Because this is their first semester, one of the big challenges [for students] is the transition to university – trying to get their heads around how the University works, how to study at university, how to be a student. The other main challenge is dealing with the diverse levels of biology knowledge the students have, being able to pitch material to interest those students who have a lot of experience, while giving an opportunity for less experienced students to be in a place where they can jump in the second year confidently.
How do you incorporate writing support directly into the learning activities and assessments of this unit?
Hong Nguyen: There are three major writing tasks [in the unit], the scientific report and two social biology assessments, which are based on communication to the general public. All the assessment instructions guides and exemplars are accessed online in Canvas.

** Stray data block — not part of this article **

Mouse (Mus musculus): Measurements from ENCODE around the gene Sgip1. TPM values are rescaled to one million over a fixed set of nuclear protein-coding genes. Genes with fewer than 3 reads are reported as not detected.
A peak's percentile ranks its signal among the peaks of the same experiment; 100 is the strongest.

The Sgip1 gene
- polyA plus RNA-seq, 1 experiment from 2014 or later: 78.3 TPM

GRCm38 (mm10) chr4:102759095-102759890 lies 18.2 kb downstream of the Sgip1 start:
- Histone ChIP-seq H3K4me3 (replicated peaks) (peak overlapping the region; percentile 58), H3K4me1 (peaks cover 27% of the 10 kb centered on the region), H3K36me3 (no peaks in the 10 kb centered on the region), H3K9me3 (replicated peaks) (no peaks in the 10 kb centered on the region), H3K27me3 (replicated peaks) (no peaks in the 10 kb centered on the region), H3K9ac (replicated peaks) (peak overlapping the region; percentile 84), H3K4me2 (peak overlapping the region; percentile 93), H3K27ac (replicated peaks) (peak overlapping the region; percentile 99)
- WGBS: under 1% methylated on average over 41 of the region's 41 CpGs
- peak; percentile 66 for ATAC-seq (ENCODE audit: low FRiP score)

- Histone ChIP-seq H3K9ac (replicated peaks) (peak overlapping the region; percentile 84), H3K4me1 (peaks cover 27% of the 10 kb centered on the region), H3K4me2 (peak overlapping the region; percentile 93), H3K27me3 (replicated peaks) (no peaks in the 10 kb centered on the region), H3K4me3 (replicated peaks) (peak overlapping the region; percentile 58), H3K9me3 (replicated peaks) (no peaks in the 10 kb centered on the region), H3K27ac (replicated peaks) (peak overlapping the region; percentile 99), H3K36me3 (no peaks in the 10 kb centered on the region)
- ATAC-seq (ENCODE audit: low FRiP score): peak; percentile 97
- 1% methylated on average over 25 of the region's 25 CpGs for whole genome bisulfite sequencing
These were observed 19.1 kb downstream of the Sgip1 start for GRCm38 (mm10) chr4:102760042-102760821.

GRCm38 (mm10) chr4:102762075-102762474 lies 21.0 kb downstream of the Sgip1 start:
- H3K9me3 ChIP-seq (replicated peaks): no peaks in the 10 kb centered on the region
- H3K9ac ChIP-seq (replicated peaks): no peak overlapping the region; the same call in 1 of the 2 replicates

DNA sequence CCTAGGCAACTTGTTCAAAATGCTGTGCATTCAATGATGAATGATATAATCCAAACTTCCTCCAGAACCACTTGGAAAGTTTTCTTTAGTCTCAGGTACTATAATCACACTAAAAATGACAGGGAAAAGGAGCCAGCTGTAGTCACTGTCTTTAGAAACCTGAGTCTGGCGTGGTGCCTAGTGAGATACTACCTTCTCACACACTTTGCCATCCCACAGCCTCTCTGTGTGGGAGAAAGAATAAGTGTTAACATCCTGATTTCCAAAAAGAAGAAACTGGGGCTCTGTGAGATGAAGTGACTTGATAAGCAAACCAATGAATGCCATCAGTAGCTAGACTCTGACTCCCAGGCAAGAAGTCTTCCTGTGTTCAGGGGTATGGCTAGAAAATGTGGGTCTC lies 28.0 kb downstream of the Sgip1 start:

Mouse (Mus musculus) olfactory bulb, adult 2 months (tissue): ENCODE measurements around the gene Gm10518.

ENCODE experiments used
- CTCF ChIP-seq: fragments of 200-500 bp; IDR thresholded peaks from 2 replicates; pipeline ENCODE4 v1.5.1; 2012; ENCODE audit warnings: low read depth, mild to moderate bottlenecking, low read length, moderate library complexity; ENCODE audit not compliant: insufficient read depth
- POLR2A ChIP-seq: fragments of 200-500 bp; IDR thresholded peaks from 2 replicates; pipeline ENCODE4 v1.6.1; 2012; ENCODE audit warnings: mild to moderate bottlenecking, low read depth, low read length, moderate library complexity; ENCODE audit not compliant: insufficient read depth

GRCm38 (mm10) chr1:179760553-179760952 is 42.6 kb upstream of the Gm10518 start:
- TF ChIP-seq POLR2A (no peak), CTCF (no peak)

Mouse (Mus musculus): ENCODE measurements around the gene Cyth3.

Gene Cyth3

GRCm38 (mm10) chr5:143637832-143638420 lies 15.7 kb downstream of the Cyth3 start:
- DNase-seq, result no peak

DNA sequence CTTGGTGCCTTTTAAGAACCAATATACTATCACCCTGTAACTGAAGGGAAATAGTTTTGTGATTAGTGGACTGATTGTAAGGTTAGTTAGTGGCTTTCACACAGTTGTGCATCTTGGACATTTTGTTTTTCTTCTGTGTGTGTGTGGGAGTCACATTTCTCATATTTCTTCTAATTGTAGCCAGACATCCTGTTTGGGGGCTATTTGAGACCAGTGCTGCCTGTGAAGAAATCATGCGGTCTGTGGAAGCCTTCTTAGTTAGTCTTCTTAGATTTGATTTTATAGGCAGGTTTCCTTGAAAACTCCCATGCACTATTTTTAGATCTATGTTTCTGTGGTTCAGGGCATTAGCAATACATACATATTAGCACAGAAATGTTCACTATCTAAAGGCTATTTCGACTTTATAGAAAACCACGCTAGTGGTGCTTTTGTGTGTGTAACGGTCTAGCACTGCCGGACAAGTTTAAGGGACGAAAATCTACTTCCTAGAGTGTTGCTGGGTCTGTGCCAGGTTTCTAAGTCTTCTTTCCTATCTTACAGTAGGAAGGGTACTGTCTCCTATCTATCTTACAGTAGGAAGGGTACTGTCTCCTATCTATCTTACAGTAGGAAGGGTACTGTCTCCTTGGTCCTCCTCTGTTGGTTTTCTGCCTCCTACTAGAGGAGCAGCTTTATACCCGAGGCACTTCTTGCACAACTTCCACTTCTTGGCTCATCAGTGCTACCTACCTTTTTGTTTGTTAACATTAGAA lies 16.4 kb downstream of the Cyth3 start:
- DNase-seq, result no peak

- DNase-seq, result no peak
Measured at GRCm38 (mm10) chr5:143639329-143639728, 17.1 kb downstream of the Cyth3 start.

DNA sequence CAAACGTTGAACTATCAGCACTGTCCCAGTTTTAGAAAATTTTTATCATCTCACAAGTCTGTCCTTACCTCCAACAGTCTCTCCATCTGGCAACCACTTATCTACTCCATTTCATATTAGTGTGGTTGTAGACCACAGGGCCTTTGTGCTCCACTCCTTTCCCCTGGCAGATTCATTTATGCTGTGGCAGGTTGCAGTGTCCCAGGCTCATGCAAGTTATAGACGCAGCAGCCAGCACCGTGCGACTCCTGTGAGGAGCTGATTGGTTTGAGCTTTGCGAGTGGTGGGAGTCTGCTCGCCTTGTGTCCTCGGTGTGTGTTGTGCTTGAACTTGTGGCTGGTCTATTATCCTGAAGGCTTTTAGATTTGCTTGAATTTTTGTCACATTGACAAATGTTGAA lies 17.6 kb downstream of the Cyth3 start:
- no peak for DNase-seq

Students have 3 hours of lectures and 3 hours of practicals and workshops per week. Previously, the workshops were mainly focused on supporting the assessment tasks – going through various aspects of how to approach the assessments. But we have changed the format, so this year, the workshops are used to revise the lecture content, and the support for the assessment, the information and resources are all available for students to do asynchronously, but supported through one-to-one feedback sessions of 15 minutes with a demonstrator before they submit their assignment.
So the support for the writing is done on Canvas followed up with one-to-one feedback sessions – how does this work?
Tim: Hong did a fantastic job this year of developing the asynchronous module for the scientific report. The module has a set of instructions with information and descriptions of all the elements of a scientific report. Students are directed to specific sections of module for guidance on how to go about completing each part, using exemplars and annotations of authentic examples.